For most people it begins in their twenties: the love of wine. The drink, appreciated in youth for its effects and not for its pleasure, becomes a true passion. Often this journey begins with a good bottle of wine that shows you what sour and boring liquid you have been drinking all these years. At least that’s how it was for me.
Once infected by wine fever, it won’t let you go for the rest of your life. But wine connoisseurs talk in cryptic, flowery terms, have a different glass for each wine and know the best serving temperature as soon as they open the bottle – or do they?
The Right Accessories
The good news right at the beginning. You don’t need much to enjoy wine in a manner befitting your station. A decent all-rounder glass, a corkscrew and a decent bottle of wine. That’s it!
Of course, there are also a lot of accessories in the wine world. But most of them are nice gadgets that you buy over time, try out joyfully at the beginning and forget about in the cupboard at some point.
As far as the right glass is concerned, a hot debate has broken out about this in recent years. The camp is roughly divided into two halves. The all-rounders, who use one glass for every wine, and the specialists, who use a special glass for each grape variety. However, the trend is clearly towards an all-rounder glass such as the Gabriel glass. These glasses are designed to show off as many wines as possible.
These are the things you really need:
- Universal wine glass (such as the Gabriel glass)
- Corkscrew / Waiter knife
- any number of good solid wines
Finding the right wines: Staying away from the cheap
Yes, good wine costs more than the famous $2.99 that some discounters advertise their “top wines” with. But you don’t have to spend hundreds or even thousands of euros for a good wine.
Solid wines are already available for under 6.00 $ to 10.00 $. However, these wines are usually quite simple and rarely show the potential of a grape variety. These wines are more suitable for a social evening where the wine should not be the focus.
To really dive into the world of wine and explore its taste are suitable tasting packages. For example, tasting packages from wirwinzer.de or Vinexus. Buy a tasting package or have it put together at the wine merchant, invite friends and celebrate a private wine tasting.
If you already have some experience, you should look for open or guided wine tastings in your area. Wine tastings offer the perfect conditions to get to know as many wines with different styles as possible and to broaden your horizon.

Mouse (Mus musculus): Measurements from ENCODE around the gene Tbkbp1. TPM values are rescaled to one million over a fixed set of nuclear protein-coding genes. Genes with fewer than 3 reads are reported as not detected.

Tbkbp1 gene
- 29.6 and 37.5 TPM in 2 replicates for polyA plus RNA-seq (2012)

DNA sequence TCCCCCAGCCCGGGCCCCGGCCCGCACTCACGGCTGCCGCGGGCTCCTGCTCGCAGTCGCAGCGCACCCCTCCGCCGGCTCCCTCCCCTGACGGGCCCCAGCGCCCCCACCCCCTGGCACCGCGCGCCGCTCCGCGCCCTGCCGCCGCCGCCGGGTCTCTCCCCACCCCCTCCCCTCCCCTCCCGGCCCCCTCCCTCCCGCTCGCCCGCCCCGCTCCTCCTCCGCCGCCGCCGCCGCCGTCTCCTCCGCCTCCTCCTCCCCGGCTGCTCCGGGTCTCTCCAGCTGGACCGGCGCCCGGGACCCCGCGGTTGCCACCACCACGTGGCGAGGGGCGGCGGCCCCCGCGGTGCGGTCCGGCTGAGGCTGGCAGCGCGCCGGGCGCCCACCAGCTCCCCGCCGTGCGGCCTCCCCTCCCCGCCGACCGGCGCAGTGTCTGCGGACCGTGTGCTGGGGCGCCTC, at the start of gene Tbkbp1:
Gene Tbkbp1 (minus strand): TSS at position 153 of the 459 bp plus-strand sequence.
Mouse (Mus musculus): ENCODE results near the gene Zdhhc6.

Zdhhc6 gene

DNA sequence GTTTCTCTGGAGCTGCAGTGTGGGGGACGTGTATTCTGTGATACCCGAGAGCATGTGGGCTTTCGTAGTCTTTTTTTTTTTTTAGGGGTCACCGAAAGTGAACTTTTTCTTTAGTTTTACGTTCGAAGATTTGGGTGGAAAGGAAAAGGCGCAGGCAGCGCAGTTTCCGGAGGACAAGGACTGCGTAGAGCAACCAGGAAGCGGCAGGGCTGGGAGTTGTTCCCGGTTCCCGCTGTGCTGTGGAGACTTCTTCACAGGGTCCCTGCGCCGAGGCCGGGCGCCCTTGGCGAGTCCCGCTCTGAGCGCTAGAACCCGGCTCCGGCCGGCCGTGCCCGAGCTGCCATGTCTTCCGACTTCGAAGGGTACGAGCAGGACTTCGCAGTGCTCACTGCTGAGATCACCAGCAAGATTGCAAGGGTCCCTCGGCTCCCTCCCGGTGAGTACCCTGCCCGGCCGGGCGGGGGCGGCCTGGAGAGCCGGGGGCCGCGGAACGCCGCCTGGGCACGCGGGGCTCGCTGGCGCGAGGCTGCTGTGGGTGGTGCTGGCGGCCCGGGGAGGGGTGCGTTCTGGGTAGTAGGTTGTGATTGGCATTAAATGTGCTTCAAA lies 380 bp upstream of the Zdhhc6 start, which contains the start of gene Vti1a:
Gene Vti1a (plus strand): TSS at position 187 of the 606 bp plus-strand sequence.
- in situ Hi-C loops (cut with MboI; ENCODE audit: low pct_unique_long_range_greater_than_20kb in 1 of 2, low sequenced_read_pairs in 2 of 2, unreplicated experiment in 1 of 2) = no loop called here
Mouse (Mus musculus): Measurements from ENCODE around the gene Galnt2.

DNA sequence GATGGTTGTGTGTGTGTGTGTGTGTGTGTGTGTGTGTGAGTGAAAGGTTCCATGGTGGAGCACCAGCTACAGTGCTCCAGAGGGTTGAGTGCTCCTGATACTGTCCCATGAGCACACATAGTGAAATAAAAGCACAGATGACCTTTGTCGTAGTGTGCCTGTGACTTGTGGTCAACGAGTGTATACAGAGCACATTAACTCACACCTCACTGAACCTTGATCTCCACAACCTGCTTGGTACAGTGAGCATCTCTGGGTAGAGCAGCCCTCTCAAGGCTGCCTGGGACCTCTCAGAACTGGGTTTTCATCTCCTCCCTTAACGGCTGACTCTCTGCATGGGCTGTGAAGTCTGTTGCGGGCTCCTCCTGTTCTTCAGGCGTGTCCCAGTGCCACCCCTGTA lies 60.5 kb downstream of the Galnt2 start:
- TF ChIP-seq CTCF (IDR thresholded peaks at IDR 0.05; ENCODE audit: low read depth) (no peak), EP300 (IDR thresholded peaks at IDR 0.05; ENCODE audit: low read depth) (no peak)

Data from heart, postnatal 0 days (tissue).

Swirl. Smell. Taste: Drinking wine properly
The taste of a wine is predominantly perceived through the nose. Our tongue is rather unsuitable for this demanding job. With it, just five basic tastes can be perceived.
Wine consists of over 500 aromas and aroma precursors that interact in complex ways. To release these aromas, wine drinkers swirl the glass in circular motions before smelling the wine to release as many aromas as possible. Swiveling coats the wall of the goblet with a film of wine. This increases the evaporation surface, which releases more aromas. Wine connoisseurs can already infer the age, origin or aging of a wine from its smell. Sounds crazy, but it’s just a matter of practice.
It is important that you try to classify the individual aromas (at least roughly). Does the wine smell rather fruity, earthy, of green plants or Christmas spices? Can individual fruits be specifically identified? Fruity, like apples or strawberries? Spicy, of vanilla, flint or dry firewood?
Now you taste the wine for the first time. Take a good sip. A little nip at the glass won’t do any good at all. Let the wine circle in your mouth and breathe in some air through your mouth while keeping it in your mouth. The typical slurping sound is created. What sounds funny or offensive to outsiders ensures that the released aromas reach the olfactory receptors via the nasopharynx. The taste intensifies.
In company or in a restaurant, you can get into the habit of very quiet slurping, so as not to unnecessarily disturb other guests or people present. Many chew the wine in this case and breathe out through the nose during the process. This is another way for the aromas to reach the nasopharynx and the olfactory receptors.
While you have the wine in your mouth, focus on the mouthfeel, in addition to the taste. Does the wine feel heavy or light? Does it have a weak, present or discordant acidity? Does it leave a creamy, broad mouthfeel or does it feel rather sharp and pointed?
Try to describe the feeling the wine leaves you with simple words.
Once you have swallowed the wine, pay attention to the length of the reverberation. How long does the wine remain clearly in the mouth? The length of the reverberation is measured in caudal. One caudal corresponds roughly to one second. Top wines can have a very strong aftertaste for minutes. Anything less than five seconds is generally referred to as a short reverberation, ten seconds or more as a medium reverberation, and 15 seconds or more as a long reverberation. The length of the reverberation is determined primarily by the amount of extract in the wine. The more extract, the longer the reverberation.